New research has found that constraints in the way our brains work can shape the way people interact when creating music, influencing its evolution. The results are published this week [22 March] in the journal Current Biology.
The research team made up of scientistic from the University of Oxford, the University of Cambridge, and the Max Planck Institute for Empirical Aesthetics, used singing experiments to perform the largest ever cultural transmission study on the evolution of music.
Dr Manuel Anglada-Tort, Lecturer at the University of Oxford said: ‘Singing is a universal mode of musical communication, practiced by all cultures and ages, even in infants. For most of our history, oral transmission was the main mechanism by which songs were passed down human generations.
‘We believe that cross-cultural commonalities and diversities in human song emerged from this transmission process, but thus far it has been difficult to test how oral transmission shapes music evolution.’
The research team developed a novel method to simulate the evolution of music with singing experiments, where sung melodies are passed from one singer to the next. Over time, participants make errors in their efforts to replicate the melodies that they hear, gradually shaping the evolution of music in systematic ways. This approach allowed the researchers to study music evolution in unprecedented detail, quantifying the evolution of 3,424 melodies transmitted across 1,797 participants in the USA and India.
‘This work demonstrates the benefits of combining large-scale online data collection with innovative psychological paradigms to explore cultural transmission processes in unprecedented detail.’ Dr Anglada-Tort continues.
They found that oral transmission has profound effects on music evolution, revealing the emergence of musical structures that are consistent with widespread musical features observed across world cultures. In several controlled experiments, the researchers found that this happens because as humans, we are limited by our capacity to produce and process music. For example, musical elements that are difficult to sing such as large pitch intervals or to remember such as unfamiliar melodies, are consistently less likely to survive the transmission process.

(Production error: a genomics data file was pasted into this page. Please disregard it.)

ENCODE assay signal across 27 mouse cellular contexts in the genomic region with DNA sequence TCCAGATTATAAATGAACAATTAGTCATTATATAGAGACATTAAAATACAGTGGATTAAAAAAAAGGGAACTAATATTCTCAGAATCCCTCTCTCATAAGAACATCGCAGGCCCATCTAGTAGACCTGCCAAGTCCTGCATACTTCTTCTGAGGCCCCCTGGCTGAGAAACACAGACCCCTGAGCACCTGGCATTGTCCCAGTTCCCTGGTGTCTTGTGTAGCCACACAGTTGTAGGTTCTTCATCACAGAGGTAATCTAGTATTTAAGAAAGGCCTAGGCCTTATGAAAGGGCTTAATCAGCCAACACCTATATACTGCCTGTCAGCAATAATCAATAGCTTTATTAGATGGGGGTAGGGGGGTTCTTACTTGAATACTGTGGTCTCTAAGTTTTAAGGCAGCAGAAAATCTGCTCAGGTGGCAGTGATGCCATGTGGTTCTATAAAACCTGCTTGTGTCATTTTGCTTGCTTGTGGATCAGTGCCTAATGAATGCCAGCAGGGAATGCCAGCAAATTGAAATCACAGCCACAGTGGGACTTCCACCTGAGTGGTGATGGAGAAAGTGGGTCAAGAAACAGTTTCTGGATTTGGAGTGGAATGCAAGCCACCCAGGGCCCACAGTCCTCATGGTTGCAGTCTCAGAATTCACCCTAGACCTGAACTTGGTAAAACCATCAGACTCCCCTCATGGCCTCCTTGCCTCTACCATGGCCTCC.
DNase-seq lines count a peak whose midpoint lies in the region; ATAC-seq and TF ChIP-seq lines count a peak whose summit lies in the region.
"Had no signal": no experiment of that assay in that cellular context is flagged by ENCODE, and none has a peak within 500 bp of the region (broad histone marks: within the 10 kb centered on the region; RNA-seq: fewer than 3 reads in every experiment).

Despite the infinite patterns in which music could be combined, the researchers found in practice, ‘human transmission biases’ shape vocal music towards those structures that are easier to learn and transmit. They found individual participant biases, including biological and cognitive factors, are an important bottleneck for evolution by oral transmission.
Dr Nori Jacoby, Research Group Leader at the Max Planck Institute for Empirical Aesthetics who supervised the study said: ‘This work demonstrates the benefits of combining large-scale online data collection with innovative psychological paradigms to explore cultural transmission processes in unprecedented detail.’
The results provide a new understanding of how cultural transmission can amplify shared individual biases, contributing to the vast diversity of forms we observe in human songs cross-culturally. It is possible that similar mechanisms shaped the evolution of musical systems by early humans perceiving and creating music. These results could have implications for the study of other behaviours resulting from cultural transmission, such as bird song or human language.